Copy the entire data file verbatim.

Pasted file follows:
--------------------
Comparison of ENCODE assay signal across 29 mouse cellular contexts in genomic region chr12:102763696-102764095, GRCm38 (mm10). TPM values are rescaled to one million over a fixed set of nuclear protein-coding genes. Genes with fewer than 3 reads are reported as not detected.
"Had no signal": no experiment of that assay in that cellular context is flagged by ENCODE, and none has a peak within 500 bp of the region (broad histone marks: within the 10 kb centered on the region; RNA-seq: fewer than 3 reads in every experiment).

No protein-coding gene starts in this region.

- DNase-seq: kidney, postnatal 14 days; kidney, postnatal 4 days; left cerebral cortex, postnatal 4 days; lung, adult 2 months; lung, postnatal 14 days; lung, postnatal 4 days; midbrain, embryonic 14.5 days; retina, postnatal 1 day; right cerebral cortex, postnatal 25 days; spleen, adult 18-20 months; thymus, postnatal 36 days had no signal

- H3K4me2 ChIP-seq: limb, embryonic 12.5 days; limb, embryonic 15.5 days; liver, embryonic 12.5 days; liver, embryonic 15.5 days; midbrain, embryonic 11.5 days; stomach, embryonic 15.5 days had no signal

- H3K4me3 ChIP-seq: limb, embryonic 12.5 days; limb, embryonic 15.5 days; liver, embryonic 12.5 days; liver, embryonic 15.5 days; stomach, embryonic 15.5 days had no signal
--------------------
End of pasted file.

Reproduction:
Comparison of ENCODE assay signal across 29 mouse cellular contexts in genomic region chr12:102763696-102764095, GRCm38 (mm10). TPM values are rescaled to one million over a fixed set of nuclear protein-coding genes. Genes with fewer than 3 reads are reported as not detected.
"Had no signal": no experiment of that assay in that cellular context is flagged by ENCODE, and none has a peak within 500 bp of the region (broad histone marks: within the 10 kb centered on the region; RNA-seq: fewer than 3 reads in every experiment).

No protein-coding gene starts in this region.

- DNase-seq: kidney, postnatal 14 days; kidney, postnatal 4 days; left cerebral cortex, postnatal 4 days; lung, adult 2 months; lung, postnatal 14 days; lung, postnatal 4 days; midbrain, embryonic 14.5 days; retina, postnatal 1 day; right cerebral cortex, postnatal 25 days; spleen, adult 18-20 months; thymus, postnatal 36 days had no signal

- H3K4me2 ChIP-seq: limb, embryonic 12.5 days; limb, embryonic 15.5 days; liver, embryonic 12.5 days; liver, embryonic 15.5 days; midbrain, embryonic 11.5 days; stomach, embryonic 15.5 days had no signal

- H3K4me3 ChIP-seq: limb, embryonic 12.5 days; limb, embryonic 15.5 days; liver, embryonic 12.5 days; liver, embryonic 15.5 days; stomach, embryonic 15.5 days had no signal